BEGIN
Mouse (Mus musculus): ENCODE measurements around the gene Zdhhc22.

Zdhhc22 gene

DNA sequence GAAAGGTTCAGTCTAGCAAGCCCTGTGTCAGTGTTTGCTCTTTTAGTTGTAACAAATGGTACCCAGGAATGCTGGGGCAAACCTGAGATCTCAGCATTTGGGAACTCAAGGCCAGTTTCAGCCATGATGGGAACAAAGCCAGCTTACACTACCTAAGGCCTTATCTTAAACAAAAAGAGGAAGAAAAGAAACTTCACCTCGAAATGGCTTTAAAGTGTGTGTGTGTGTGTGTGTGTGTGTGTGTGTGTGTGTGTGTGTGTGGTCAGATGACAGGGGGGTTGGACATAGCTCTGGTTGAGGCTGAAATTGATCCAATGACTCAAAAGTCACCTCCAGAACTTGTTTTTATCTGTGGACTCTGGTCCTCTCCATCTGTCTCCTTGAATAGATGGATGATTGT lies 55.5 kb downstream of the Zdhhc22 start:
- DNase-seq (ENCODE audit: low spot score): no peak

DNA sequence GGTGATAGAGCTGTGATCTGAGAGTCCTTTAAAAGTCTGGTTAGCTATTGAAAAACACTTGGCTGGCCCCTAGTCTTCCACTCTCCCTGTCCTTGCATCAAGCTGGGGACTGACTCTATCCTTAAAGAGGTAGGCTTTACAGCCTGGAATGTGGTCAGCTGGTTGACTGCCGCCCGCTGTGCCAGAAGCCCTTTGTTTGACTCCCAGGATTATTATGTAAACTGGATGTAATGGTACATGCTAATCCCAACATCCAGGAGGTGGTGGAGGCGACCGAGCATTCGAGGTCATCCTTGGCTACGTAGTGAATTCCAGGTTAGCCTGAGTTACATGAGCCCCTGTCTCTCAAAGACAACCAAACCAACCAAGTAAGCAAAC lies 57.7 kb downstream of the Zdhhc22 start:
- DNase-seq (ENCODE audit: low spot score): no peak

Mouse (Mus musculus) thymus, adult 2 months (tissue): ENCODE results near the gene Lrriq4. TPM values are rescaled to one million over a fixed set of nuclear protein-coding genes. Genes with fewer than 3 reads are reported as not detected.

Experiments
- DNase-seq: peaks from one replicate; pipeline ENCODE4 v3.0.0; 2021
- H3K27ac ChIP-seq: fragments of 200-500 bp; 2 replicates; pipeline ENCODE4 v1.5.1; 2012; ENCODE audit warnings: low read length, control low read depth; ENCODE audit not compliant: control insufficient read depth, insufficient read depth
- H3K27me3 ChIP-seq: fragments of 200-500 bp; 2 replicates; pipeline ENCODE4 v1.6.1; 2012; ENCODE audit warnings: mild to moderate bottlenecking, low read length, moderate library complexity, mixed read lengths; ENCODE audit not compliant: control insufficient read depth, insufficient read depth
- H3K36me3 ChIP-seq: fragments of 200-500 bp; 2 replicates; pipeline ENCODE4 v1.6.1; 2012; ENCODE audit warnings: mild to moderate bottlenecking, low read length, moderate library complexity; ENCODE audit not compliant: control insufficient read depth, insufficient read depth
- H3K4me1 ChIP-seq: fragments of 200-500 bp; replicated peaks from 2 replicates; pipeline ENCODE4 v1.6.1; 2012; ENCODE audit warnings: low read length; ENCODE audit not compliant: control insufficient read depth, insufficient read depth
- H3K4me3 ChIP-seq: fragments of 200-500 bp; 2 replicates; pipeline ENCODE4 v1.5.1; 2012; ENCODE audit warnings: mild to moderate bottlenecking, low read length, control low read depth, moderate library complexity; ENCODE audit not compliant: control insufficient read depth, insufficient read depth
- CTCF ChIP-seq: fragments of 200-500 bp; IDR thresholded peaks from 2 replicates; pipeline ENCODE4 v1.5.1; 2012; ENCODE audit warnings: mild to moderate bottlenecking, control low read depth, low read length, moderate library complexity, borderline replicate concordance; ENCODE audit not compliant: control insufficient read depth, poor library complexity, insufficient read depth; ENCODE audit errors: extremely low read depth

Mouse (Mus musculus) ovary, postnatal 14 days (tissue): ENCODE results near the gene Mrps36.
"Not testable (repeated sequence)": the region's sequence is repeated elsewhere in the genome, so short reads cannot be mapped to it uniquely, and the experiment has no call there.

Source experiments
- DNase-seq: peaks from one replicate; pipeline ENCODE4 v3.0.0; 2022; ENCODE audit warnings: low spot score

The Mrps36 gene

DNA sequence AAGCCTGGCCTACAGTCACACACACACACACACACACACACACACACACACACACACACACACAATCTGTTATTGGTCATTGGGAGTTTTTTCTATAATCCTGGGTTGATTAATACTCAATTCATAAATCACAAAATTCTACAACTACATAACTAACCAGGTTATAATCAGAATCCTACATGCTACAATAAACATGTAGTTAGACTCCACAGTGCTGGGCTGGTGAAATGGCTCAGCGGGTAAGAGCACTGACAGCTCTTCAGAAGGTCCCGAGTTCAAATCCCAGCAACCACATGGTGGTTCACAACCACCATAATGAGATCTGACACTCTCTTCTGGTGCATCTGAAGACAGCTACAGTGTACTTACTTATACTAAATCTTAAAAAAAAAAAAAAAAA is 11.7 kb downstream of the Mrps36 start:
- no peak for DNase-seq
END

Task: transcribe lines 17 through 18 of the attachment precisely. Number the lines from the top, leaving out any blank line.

"Not testable (repeated sequence)": the region's sequence is repeated elsewhere in the genome, so short reads cannot be mapped to it uniquely, and the experiment has no call there.

Source experiments